On the books of Michael Crichton

Crichton Travels in Time

By Joel N. Shurkin

A History of History

Writers find time travel irresistible. In his novel Timeline, Michael Crichton entered a field rich with some of the most inventive and clever of writers in a tradition going back 300 years.

While his book was a bestseller and was turned into a movie, it is not regarded as one of his best. It does, however, show him at what he does best: taking current scientific thinking and extrapolating and staying within the bounds of what we know until the time when his imagination requires the existential leap he needs for his plot.

Time travel stories generally run into two literary genres: fantasy and science fiction. Fantasy writers usually don’t bother with explaining how time travel is possible, while science fiction writers do what Crichton does: confront the science and then ignore what needs to be ignored and take it from there. That’s the science in science fiction.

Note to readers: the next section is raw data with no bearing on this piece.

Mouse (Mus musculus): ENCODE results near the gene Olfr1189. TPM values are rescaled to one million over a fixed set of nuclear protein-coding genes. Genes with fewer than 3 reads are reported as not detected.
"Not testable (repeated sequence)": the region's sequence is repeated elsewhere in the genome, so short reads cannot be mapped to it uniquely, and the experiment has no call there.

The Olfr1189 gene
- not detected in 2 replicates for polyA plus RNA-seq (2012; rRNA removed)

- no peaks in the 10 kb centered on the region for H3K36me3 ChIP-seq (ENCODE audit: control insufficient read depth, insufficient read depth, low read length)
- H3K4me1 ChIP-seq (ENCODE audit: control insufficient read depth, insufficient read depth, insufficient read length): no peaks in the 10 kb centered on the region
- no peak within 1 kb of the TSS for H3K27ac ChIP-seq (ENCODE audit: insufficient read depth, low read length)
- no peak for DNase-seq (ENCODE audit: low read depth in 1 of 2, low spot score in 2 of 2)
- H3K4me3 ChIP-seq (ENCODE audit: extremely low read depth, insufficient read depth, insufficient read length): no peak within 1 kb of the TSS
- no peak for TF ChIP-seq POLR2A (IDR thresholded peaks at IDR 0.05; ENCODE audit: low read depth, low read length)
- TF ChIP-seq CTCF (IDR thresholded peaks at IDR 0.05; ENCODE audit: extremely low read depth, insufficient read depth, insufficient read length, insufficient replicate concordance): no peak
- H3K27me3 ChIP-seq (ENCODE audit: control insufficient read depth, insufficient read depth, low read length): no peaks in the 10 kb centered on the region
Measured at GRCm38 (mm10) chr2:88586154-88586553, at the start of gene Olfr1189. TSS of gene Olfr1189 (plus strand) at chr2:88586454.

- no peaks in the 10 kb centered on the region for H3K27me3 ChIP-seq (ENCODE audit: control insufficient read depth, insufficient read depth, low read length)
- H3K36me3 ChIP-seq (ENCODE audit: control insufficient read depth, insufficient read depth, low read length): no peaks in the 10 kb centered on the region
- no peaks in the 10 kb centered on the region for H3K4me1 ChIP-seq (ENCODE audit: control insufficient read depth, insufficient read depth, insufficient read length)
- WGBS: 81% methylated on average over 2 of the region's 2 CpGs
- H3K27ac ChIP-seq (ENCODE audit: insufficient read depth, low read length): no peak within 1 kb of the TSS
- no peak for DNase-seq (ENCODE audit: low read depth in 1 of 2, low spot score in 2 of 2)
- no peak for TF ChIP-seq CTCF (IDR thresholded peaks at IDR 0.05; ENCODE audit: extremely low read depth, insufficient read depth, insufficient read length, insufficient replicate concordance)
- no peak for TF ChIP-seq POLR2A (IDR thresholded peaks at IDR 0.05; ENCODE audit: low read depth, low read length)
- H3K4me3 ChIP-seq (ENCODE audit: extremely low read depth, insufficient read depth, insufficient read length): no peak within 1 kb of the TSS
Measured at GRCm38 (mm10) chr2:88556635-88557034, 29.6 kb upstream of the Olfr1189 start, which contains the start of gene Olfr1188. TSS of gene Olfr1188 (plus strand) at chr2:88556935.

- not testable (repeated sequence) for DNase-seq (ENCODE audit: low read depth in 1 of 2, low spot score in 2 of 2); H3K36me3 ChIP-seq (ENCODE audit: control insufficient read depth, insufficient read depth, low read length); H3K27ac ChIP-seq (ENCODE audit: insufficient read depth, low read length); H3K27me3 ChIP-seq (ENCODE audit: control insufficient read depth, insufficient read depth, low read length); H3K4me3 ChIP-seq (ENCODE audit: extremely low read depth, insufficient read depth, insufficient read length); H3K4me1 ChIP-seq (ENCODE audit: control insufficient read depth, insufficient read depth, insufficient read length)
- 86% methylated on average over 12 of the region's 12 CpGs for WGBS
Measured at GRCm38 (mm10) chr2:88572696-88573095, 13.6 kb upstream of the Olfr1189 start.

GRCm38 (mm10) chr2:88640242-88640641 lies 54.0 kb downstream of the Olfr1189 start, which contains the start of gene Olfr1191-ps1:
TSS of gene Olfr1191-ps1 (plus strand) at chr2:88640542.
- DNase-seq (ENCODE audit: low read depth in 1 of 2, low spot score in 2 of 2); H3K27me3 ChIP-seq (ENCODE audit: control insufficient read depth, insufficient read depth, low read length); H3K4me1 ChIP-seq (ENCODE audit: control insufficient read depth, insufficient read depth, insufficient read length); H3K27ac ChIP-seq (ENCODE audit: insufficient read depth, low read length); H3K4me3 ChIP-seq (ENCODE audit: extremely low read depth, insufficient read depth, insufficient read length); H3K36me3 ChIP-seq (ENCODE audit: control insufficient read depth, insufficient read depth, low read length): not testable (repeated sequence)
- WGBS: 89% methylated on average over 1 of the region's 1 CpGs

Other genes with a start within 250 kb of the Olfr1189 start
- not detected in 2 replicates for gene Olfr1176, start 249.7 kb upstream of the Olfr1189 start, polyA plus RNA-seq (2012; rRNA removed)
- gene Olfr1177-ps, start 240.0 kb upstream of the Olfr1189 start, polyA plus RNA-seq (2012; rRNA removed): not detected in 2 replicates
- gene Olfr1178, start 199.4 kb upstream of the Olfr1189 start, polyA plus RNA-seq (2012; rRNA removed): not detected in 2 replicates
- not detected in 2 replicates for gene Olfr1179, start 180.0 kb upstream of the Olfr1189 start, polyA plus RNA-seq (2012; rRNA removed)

The first example of time travel in English literature may be Memoirs of the Twentieth Century, written in the eighteenth century (1733) by Samuel Madden, in which documents from 1997 and 1998 showed up in the story. The documents originated from a guardian angel fantasy as opposed to science fiction. There probably was not enough known science to do science fiction in 1733. Other examples appeared in the early nineteenth century, including a short story in the Dublin Literary Magazine in 1838 in which a traveler went back in time and met the venerable Bede (seventh century), but like rip van Winkle,  …

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